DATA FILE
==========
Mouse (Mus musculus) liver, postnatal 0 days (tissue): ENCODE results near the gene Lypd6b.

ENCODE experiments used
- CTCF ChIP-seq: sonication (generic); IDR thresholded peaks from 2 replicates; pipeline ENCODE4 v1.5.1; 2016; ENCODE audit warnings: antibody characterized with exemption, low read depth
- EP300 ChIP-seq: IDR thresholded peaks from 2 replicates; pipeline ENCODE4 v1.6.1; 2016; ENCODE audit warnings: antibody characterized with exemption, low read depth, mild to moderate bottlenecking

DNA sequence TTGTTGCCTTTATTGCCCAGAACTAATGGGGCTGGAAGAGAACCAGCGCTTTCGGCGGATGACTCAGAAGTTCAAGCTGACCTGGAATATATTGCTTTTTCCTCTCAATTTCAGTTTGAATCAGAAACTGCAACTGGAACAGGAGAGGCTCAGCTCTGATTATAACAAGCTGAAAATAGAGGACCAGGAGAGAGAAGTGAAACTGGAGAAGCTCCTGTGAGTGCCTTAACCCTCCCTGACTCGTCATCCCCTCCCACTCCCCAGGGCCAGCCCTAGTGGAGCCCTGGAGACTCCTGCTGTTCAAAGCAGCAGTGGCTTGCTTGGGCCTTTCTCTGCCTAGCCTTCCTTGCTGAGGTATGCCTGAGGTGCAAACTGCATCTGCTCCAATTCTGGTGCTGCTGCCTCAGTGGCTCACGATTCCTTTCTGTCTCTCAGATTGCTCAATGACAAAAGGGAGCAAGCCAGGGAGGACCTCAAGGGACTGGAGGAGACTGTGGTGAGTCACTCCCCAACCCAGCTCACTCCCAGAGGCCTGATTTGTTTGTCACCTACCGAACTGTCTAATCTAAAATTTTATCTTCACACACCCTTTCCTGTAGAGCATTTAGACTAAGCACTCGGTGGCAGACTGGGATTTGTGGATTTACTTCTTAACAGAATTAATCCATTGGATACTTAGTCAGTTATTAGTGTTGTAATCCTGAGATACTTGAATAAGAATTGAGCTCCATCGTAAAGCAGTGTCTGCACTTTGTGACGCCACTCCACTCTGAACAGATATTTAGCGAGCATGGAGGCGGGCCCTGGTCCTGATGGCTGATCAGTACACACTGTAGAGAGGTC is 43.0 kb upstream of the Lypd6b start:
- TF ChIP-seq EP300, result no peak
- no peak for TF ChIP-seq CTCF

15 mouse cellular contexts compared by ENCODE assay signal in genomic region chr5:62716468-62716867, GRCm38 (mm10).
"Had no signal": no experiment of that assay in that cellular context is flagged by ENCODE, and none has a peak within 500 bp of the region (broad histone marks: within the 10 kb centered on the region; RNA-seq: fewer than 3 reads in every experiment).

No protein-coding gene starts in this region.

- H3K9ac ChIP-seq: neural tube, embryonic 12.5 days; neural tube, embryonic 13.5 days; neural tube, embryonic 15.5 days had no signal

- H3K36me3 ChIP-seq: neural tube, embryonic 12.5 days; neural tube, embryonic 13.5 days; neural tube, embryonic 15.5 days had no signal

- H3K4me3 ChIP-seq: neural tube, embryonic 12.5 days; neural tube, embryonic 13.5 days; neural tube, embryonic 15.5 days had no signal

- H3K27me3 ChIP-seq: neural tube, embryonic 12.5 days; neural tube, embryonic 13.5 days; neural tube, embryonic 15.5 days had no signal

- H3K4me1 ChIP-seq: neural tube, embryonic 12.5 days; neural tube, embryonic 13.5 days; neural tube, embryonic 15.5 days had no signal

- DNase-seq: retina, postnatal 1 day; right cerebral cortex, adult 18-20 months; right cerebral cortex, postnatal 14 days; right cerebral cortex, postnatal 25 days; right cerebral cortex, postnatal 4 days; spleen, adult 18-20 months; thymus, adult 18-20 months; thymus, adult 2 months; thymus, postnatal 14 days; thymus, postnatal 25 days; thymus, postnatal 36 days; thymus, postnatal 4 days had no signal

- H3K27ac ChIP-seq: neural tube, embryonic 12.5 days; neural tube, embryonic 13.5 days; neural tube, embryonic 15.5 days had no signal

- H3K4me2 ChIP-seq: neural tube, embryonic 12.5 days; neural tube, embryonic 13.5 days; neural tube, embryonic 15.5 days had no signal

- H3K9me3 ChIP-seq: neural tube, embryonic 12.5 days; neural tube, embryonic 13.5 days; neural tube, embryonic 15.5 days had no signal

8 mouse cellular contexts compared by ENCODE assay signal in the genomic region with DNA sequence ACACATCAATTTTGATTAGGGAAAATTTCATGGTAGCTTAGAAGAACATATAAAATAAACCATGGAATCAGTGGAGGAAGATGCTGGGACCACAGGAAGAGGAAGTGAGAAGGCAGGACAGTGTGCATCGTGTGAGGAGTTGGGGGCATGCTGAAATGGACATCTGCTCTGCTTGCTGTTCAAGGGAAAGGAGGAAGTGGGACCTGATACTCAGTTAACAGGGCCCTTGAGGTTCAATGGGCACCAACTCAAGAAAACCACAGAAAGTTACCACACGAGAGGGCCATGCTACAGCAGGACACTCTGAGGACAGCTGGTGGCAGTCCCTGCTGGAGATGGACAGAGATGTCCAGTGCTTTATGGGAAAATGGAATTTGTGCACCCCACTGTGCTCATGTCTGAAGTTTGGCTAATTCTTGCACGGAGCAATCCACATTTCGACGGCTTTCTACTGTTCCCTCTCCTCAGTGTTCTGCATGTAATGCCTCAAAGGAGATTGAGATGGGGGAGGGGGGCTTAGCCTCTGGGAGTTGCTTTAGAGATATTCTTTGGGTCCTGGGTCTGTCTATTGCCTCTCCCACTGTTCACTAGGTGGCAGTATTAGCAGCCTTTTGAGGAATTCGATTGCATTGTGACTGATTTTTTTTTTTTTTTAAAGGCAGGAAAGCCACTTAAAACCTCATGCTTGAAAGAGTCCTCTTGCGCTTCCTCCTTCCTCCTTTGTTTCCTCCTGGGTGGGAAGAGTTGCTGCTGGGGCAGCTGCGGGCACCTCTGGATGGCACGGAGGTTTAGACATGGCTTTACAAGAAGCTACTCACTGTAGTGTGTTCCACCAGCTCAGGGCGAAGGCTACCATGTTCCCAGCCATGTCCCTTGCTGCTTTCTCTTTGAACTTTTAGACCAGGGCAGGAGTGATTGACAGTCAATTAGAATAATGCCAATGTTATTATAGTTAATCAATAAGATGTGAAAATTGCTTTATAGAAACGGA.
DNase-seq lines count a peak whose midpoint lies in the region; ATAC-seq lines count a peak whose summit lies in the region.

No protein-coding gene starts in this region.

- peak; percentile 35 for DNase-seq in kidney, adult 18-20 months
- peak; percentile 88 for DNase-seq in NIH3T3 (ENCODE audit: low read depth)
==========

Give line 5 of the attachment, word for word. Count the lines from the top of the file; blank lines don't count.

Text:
DNA sequence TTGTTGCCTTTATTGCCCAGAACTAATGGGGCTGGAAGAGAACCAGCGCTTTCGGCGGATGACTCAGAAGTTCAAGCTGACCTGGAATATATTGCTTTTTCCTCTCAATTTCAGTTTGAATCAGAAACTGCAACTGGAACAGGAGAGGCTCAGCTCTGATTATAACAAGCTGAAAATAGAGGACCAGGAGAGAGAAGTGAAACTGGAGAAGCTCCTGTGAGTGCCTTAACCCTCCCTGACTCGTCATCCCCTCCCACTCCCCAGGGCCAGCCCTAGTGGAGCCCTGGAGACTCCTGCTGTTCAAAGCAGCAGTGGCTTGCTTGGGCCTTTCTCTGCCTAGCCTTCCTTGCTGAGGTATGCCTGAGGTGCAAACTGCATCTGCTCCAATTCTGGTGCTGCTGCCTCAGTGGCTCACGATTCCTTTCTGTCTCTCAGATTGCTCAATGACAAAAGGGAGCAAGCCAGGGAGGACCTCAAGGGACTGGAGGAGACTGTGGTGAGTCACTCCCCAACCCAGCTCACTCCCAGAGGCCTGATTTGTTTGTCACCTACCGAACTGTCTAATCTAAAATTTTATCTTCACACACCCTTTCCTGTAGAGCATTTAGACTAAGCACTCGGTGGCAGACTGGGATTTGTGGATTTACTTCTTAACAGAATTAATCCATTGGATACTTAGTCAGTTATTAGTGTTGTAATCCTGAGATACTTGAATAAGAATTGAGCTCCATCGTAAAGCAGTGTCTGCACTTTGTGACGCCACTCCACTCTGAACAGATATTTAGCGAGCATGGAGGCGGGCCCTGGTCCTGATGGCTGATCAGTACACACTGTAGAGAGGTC is 43.0 kb upstream of the Lypd6b start: